In 1796, legacy duty was imposed and regulated by the Legacy Duty Act 1796. Legacy duty was a tax payable on legacies and residues of personal estate of deceased persons. Such duties were only payable on certain types of bequests and only by certain persons defined by their degree of consanguinity (blood-relationship) to the deceased. Through further Acts such as the Legacy Duty Act 1805 and the Stamp Act 1815, this duty was extended to cash legacies and residues bequeathed in wills which were to be raised by the sale of real estate, but not to the acquisition of real estate as such. By the same Acts, the group of beneficiaries liable to pay the duty was also enlarged.
Legacy duty was administered by the Board of Stamps, and a strengthened and reconstituted Legacy Duty Office was set up in 1812 under that Board. In 1834 the Board of Stamps was succeeded by the Board of Stamps and Taxes, which in 1849 was succeeded by the Board of Inland Revenue.
In 1853 succession duty was first imposed by Gladstone under the Succession Duty Act 1853. This was payable on the gratuitous acquisition of property on death, whether this was the personal estate, real estate or leasehold of the deceased. Succession duty was added to the Legacy Duty Office's responsibilities, and the Office was renamed the Legacy and Succession Duty Office.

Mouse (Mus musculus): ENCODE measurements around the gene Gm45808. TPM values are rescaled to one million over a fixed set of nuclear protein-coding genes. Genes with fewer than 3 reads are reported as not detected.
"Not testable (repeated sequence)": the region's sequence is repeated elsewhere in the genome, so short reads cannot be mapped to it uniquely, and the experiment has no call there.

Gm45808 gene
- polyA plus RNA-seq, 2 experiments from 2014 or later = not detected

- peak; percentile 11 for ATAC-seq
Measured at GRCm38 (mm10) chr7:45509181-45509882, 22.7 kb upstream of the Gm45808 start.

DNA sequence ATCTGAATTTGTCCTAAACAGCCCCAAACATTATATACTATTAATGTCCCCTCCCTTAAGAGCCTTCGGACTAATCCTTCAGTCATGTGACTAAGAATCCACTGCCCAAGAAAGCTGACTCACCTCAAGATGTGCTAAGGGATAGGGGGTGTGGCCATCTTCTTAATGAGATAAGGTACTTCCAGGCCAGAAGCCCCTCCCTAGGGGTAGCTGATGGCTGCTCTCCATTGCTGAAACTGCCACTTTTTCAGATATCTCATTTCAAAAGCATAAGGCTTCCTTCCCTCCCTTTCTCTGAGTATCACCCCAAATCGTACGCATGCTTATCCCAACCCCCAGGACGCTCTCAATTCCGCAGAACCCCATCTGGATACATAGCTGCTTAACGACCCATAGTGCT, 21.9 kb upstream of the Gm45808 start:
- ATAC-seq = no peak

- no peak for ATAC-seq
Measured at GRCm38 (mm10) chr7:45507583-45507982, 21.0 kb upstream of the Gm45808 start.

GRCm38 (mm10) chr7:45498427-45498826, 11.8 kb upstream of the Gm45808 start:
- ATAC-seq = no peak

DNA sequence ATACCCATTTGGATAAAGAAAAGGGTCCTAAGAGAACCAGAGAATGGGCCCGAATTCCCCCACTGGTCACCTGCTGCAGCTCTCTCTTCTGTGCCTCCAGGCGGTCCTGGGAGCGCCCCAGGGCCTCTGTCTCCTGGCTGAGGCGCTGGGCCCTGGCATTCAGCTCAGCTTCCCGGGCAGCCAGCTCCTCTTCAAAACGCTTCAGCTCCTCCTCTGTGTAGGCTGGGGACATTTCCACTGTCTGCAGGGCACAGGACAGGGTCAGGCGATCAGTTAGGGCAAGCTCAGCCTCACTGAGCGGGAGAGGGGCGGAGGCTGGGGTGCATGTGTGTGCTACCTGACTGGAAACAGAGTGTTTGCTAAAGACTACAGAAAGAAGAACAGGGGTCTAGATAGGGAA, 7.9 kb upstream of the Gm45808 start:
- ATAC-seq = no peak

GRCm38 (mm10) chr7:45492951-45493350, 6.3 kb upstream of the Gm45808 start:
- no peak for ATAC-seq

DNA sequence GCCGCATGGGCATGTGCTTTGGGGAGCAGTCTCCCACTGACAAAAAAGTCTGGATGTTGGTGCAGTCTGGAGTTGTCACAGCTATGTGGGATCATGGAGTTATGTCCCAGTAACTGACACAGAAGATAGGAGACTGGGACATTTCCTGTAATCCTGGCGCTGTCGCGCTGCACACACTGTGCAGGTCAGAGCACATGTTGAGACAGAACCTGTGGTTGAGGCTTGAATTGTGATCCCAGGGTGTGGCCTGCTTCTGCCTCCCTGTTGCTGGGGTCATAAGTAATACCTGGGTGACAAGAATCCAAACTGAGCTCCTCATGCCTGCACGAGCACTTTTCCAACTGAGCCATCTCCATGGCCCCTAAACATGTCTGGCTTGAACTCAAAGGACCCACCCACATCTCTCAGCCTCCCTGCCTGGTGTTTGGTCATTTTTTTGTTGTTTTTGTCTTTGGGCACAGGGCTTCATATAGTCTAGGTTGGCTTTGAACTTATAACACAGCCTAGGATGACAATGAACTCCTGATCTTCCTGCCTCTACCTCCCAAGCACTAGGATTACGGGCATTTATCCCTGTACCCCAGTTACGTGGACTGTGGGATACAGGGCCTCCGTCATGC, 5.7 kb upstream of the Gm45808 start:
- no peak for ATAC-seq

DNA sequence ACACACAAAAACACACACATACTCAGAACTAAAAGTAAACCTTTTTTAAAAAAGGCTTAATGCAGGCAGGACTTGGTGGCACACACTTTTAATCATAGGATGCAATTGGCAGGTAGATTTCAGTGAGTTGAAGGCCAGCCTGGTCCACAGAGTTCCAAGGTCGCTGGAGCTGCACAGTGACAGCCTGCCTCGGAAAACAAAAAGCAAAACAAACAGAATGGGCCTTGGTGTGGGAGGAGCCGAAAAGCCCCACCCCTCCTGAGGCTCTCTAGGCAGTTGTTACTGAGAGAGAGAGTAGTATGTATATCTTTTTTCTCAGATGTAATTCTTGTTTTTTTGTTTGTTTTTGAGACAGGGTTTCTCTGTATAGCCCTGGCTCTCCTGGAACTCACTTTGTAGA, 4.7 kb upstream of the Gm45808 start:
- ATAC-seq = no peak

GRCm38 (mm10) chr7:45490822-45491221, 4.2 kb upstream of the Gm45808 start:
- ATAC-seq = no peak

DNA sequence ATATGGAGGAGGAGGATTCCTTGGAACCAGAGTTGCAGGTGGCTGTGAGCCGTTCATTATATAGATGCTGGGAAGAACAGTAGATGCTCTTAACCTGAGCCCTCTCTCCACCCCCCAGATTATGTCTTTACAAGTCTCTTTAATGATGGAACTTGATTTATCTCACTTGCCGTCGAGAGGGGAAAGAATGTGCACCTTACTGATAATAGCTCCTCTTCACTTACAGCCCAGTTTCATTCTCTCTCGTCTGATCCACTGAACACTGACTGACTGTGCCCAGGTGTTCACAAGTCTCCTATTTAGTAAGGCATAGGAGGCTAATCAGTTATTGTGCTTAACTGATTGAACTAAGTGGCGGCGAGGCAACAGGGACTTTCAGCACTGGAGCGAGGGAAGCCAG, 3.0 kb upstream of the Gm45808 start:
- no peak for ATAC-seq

In 1894, estate duty was imposed by Part 1 of the Finance Act 1894. It superseded probate duty and account duty and was chargeable on all property passing on death, without regard to the relationship of the beneficiaries to the deceased owner. In 1899 the Legacy and Succession Duty Office was renamed the Estate Duty Office.
In 1949, legacy and succession duties were repealed under Part III of the Finance Act 1949, and the only death duty then in force was the estate duty. The Estate Duty Office, headed from 1919 by a controller of death duties, handled the assessment and collection of this duty. For its assessment work the Office had access to all wills and administrations, and had authority to call for all settlements, deeds of gift and other documents under which claims for death duty might arise. An abstract of all such claims was made in registers compiled for the purpose. There was a separate Scottish office in Edinburgh under a registrar of death duties.
Under the Finance Act 1975 estate duty was abolished and replaced by a capital transfer tax. In January 1977 the Office was renamed the Capital Taxes Office.